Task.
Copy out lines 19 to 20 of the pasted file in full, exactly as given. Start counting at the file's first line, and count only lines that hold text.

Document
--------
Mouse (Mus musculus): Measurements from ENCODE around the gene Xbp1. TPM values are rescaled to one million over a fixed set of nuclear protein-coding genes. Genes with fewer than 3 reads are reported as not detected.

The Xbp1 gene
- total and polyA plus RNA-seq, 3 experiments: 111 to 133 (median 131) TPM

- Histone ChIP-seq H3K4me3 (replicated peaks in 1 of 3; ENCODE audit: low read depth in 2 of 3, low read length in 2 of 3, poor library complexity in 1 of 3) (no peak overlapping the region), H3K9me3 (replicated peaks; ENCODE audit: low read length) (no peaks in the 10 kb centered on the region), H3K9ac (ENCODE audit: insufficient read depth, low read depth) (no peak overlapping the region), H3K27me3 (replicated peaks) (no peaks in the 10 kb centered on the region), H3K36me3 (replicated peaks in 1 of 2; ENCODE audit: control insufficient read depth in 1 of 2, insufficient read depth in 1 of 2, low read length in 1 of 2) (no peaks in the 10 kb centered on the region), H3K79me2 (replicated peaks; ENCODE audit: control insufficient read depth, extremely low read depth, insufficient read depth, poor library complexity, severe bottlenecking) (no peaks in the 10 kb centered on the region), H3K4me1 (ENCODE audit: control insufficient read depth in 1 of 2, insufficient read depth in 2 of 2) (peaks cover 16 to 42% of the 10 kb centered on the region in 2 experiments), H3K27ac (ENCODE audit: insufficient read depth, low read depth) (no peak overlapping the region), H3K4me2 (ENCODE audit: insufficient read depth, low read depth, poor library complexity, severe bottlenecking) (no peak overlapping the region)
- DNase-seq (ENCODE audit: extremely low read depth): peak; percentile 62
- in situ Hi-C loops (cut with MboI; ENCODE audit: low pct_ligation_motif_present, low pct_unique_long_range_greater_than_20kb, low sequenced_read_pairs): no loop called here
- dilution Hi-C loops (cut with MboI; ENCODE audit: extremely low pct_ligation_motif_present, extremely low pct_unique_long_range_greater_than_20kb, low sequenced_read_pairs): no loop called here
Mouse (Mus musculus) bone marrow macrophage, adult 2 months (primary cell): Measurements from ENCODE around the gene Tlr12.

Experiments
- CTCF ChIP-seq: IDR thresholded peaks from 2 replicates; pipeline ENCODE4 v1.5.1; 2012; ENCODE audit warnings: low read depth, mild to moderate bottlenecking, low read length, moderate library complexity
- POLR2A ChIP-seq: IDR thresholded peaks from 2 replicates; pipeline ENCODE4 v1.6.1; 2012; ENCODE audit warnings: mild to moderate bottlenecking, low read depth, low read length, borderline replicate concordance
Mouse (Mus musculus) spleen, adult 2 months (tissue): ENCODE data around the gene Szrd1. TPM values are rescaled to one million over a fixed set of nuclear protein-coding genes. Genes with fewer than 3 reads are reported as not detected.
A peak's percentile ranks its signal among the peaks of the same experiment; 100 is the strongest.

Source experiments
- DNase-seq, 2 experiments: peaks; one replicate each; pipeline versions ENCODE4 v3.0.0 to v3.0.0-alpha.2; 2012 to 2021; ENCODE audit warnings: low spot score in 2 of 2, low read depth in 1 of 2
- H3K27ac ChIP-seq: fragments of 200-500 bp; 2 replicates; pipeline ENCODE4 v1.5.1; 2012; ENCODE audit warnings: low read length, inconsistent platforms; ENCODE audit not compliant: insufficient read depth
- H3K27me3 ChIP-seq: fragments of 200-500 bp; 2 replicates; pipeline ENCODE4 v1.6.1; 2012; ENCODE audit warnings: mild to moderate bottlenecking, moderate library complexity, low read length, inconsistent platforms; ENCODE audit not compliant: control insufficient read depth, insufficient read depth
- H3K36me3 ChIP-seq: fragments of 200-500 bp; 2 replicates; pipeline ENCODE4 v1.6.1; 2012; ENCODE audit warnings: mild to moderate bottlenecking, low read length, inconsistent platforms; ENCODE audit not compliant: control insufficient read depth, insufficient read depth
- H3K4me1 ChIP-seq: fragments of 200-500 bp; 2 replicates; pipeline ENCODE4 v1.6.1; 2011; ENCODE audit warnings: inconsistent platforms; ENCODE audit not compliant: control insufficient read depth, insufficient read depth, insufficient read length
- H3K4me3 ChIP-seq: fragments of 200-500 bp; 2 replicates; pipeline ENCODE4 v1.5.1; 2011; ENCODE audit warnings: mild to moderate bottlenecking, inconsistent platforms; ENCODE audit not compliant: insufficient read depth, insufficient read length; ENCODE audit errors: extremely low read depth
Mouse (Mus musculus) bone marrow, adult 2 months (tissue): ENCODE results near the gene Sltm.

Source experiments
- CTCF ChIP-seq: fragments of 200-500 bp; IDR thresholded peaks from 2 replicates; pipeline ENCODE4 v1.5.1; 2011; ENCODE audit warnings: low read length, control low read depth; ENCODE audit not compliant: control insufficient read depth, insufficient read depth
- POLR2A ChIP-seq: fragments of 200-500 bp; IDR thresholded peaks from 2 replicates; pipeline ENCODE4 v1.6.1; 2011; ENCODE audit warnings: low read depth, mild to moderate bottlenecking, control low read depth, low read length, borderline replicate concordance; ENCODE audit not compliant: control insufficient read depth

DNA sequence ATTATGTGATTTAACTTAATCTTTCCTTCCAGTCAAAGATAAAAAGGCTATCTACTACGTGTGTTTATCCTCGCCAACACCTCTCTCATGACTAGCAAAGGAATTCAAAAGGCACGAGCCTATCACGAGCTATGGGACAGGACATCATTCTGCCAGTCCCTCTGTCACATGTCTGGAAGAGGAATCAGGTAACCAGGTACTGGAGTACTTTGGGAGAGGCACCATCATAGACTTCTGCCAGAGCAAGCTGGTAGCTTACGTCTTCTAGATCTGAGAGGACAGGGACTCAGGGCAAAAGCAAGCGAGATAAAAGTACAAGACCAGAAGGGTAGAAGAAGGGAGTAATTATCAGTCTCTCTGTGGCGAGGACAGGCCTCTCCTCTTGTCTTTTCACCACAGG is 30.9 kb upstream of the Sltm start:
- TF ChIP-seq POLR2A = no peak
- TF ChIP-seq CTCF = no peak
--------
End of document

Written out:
- H3K4me1 ChIP-seq: fragments of 200-500 bp; 2 replicates; pipeline ENCODE4 v1.6.1; 2011; ENCODE audit warnings: inconsistent platforms; ENCODE audit not compliant: control insufficient read depth, insufficient read depth, insufficient read length
- H3K4me3 ChIP-seq: fragments of 200-500 bp; 2 replicates; pipeline ENCODE4 v1.5.1; 2011; ENCODE audit warnings: mild to moderate bottlenecking, inconsistent platforms; ENCODE audit not compliant: insufficient read depth, insufficient read length; ENCODE audit errors: extremely low read depth